How shall the language of the document be construed? On this subject the following illuminating words are used by Jessel, M. R., in Freme v. Clement, 18 Ch. D. 499, 504: "A power of appointment is a power of disposition given to a person over property not his own by some one who directs the mode in which that power shall be exercised by a particular instrument. I consider that the donor of the power must mean it to be exercised according to the law governing that particular instrument. If, therefore, it is a power to be exercised by deed or will, in my opinion it must be exercised, if by deed, by an instrument executed in the mode in which the law requires a deed to be executed, that is, sealed and delivered; and it must also, when executed, be subject to the law which governs the construction of a deed. It must be in all respects a deed, and be treated in all respects as a deed: so that, if there were a power to appoint a freehold estate by deed, and a person exercising the power simply appointed it to A. B., without the necessary words of

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limitation superadded, A. B. would take for life only. If, on the other hand, the power were exercised by will, and assuming for this purpose the power to have been created after the passing of the Wills Act, then the appointment in the same words would give the fee simple." And in Osgood v. Bliss, 141 Mass. 474, this court (p. 477) in the same line of thought says that "the difference between the execution of a power by will and by deed is, that the former must be by an instrument allowed in the Probate Court as executed in the manner of a will, and which is to be construed by the rules applicable to the construction of wills, and such an appointment is always revocable; the latter must be by an instrument under seal, and may be irrevocable."

In the present case the power was of the broadest and most general nature. The appointment might be made to any kind of legatee and for any lawful object. With the exception of a difference in the application of the rule against perpetuities founded upon the fact that the property to be given was to come from her husband and not from her except as the appointor, the testatrix had the same power of testamentary disposition over it as over her own. In a long line of cases beginning with Amory v. Meredith, 7 Allen 397, it is held that, in the absence of anything in the will to show a contrary intention such a general power is well executed by a general residuary clause even where there is no mention of the power in the will. See Stone v. Forbes, 189 Mass. 163, and cases cited. In Fiske v. Fiske, 173 Mass. 413, it was held that a widow who waived under our statute the provisions of her husband's will in her favor could not avail herself of a provision for her in the will which operated as an appointment of property under a trust deed. And it is settled that where a person has a general power of appointment, either by deed or by will, and executes the power, the property appointed is deemed in equity a part of his assets, and subject to the demands of his creditors in preference to the claims of his voluntary appointees or legatees. Clapp v. Ingraham, 126 Mass. 200. Olney v. Balch, 154 Mass. 318.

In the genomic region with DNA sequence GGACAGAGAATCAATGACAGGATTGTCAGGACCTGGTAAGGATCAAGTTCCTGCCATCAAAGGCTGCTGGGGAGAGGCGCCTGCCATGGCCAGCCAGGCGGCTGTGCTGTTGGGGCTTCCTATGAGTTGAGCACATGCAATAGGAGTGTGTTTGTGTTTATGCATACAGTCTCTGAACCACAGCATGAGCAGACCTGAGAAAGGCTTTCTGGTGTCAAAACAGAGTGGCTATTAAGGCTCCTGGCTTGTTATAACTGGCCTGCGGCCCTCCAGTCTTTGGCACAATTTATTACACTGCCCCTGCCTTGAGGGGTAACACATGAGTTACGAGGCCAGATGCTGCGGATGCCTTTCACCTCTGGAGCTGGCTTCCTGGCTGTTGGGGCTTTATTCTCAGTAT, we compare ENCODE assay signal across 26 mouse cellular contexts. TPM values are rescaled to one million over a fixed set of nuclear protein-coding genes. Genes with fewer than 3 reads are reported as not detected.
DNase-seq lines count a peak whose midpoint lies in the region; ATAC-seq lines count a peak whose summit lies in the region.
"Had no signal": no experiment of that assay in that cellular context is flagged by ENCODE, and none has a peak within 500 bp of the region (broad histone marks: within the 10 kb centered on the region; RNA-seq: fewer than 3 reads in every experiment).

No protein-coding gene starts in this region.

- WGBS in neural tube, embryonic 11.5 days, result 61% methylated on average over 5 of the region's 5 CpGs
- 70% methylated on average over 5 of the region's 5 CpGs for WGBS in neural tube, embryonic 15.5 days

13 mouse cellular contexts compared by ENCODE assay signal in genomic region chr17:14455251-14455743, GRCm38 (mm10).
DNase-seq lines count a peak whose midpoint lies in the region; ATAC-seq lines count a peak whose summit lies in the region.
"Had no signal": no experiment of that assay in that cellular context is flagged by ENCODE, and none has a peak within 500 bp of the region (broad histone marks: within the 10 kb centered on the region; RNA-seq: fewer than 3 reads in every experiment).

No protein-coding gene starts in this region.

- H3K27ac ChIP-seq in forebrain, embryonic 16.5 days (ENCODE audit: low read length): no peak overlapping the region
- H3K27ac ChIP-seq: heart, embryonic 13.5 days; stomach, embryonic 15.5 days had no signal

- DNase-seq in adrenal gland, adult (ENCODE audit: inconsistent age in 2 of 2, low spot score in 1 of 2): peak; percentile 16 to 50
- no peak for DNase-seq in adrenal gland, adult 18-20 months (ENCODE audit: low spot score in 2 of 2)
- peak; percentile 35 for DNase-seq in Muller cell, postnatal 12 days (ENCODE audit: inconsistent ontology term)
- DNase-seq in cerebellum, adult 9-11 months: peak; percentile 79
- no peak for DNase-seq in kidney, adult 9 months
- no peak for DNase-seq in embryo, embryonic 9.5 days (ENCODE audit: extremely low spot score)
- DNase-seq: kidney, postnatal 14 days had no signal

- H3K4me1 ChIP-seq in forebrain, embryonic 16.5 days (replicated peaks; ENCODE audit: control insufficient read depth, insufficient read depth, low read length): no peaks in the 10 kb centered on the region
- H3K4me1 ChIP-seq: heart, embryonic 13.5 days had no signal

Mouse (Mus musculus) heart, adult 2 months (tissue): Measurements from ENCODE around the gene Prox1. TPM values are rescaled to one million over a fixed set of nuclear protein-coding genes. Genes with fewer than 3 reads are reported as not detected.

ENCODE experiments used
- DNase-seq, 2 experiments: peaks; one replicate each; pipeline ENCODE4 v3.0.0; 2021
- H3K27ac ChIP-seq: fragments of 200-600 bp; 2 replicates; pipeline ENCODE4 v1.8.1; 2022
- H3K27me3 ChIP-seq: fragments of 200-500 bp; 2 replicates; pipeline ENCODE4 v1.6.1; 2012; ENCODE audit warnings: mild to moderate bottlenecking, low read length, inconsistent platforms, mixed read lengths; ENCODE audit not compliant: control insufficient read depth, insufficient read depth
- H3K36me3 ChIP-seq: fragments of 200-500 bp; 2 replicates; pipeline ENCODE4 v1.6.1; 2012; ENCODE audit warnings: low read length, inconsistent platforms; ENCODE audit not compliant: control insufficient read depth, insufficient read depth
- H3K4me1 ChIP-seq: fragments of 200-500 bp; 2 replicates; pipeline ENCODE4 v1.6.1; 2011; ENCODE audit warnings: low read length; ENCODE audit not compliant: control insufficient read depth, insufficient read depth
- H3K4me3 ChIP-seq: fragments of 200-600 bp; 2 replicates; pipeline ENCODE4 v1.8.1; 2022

The donee of a power to be exercised by will must be regarded as the testator pro hac vice. Indeed when the power is created by deed and is to be executed by will, the donee is the only person who performs any testamentary act. It can make no difference

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as to the nature of the power, or the relation sustained by the appointor to the appointee, whether the power be created by deed or by will. The appointor then is the testator; he is the person who makes the will; he, in the absence of anything in the will to the contrary, and not the donor of the power, is the person whose relationship to the appointee is to be considered wherever by statute or otherwise relationship between the person giving and the person receiving by will is material.

And this is not all. The donee of a power to be exercised by will is ipso facto authorized to use the language of a will, and he is to be understood as using that language in the same way in which testamentary language is used. Shortly stated, his authority is to act as a testator and to speak as a testator, and his words are to be interpreted as those of a testator.

Notwithstanding the technical difference between a testamentary gift of one's own property and a testamentary gift in the exercise of a power of appointment, we are of opinion that the terms "devise" and "legacy" as used in R.L.c. 135, §21, are broad enough to include any testamentary gift, and that in view of the relation sustained by the donee of a general power to be exercised by will to the property which is the subject of the general power, and of the nature of a will and the general rules of law for its construction, and of the various considerations hereinbefore mentioned, the statute should be so construed.

Under this construction in the present case, Mrs. Cooke being the testatrix, and the legatee named in the article in question being her brother, the legacy does not lapse but goes to her brother's children. Such is the result not of the statute alone, nor of the power alone, but of both combined.

We do not regard this result as in any way inconsistent with that reached in Emmons v. Shaw, 171 Mass. 410, and similar cases, where it is held that the donor of a power rather than the donee must be regarded as the decedent whose estate is liable to taxation under St. 1891, c. 425, the act imposing a tax upon collateral legacies and successions.

Upon the general principles of law involved, see in addition to cases hereinbefore cited, Sewall v. Wilmer, 132 Mass. 131; Blagge v. Miles, 1 Story. 426; Griffiths v. Gale, 12 Sim. 327, 354; Eccles v. Cheyne, 2 Kay. & John. 676;

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Freme v. Clement, 18 Ch. D. 499; Holyland v. Lewin, 26 Ch. D. 266; Lyndall's estate, 2 Penn. Dist. 476; Isham v. New York Association for Poor, 177 N. Y. 218.

It becomes unnecessary to consider the other questions submitted.

In accordance with this opinion there is to be a decree in favor of the four respondents, the children of William R. Huntington, the legatee named in the thirteenth clause of Mrs. Cooke's will.

So ordered.